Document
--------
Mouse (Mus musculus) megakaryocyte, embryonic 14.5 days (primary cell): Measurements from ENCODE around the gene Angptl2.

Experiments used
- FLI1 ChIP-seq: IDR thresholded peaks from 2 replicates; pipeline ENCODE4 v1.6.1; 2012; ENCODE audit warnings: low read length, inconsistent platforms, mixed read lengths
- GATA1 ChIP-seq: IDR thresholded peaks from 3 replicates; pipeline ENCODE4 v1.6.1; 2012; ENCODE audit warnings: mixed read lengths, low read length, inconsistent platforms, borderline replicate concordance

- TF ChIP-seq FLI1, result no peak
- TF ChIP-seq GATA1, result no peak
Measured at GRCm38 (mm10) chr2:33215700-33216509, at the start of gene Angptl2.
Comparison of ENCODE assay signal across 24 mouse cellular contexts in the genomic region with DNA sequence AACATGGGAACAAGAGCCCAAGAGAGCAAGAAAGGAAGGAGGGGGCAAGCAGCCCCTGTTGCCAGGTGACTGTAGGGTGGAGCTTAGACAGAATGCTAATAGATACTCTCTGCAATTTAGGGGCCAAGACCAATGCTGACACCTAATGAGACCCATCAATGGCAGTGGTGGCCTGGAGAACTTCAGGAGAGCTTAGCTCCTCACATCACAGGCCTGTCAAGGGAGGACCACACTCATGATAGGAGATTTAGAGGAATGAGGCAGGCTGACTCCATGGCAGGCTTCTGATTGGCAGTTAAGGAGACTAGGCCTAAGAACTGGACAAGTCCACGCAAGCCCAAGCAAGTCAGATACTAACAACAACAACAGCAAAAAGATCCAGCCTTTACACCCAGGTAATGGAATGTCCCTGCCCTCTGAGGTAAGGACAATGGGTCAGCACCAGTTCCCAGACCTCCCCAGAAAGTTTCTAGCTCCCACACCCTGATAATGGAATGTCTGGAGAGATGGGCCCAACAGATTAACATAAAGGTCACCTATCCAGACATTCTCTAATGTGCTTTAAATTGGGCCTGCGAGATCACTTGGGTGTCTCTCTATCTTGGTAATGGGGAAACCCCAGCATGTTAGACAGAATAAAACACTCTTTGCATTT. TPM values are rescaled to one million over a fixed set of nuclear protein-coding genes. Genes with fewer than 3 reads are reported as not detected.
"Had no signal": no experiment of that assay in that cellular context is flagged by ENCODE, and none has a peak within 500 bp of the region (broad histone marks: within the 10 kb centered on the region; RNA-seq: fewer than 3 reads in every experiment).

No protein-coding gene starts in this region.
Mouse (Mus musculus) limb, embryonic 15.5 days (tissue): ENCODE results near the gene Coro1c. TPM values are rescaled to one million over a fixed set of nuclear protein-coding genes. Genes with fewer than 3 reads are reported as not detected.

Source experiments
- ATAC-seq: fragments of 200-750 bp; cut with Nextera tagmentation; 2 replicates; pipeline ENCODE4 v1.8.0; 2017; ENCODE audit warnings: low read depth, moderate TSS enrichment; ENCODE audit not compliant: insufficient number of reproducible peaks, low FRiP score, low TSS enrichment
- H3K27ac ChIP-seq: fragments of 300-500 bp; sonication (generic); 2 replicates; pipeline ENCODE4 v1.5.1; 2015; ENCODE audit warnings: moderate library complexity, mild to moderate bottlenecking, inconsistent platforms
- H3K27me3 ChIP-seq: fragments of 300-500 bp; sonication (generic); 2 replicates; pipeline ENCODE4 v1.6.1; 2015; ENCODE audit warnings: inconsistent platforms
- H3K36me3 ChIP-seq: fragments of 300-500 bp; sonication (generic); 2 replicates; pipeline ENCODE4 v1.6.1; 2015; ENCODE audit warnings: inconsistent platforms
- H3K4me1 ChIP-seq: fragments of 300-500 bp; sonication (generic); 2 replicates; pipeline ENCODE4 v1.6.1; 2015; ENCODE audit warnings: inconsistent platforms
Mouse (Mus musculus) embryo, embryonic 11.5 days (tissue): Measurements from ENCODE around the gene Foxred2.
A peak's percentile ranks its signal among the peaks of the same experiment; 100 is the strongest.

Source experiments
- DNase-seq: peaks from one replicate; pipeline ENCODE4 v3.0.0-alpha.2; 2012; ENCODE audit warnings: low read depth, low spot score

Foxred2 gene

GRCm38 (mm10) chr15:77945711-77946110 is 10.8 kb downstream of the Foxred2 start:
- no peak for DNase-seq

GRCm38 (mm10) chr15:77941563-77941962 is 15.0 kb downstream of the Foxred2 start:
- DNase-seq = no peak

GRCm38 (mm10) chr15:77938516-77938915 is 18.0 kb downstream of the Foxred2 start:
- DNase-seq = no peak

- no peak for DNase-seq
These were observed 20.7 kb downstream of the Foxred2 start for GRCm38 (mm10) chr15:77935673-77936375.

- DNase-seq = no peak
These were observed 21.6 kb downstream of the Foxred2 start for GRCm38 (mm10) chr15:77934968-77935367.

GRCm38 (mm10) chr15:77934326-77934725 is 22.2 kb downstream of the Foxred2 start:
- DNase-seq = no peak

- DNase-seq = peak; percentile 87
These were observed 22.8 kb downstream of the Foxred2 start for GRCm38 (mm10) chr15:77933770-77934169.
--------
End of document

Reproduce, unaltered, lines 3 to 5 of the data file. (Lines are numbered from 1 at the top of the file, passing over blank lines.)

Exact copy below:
- FLI1 ChIP-seq: IDR thresholded peaks from 2 replicates; pipeline ENCODE4 v1.6.1; 2012; ENCODE audit warnings: low read length, inconsistent platforms, mixed read lengths
- GATA1 ChIP-seq: IDR thresholded peaks from 3 replicates; pipeline ENCODE4 v1.6.1; 2012; ENCODE audit warnings: mixed read lengths, low read length, inconsistent platforms, borderline replicate concordance

- TF ChIP-seq FLI1, result no peak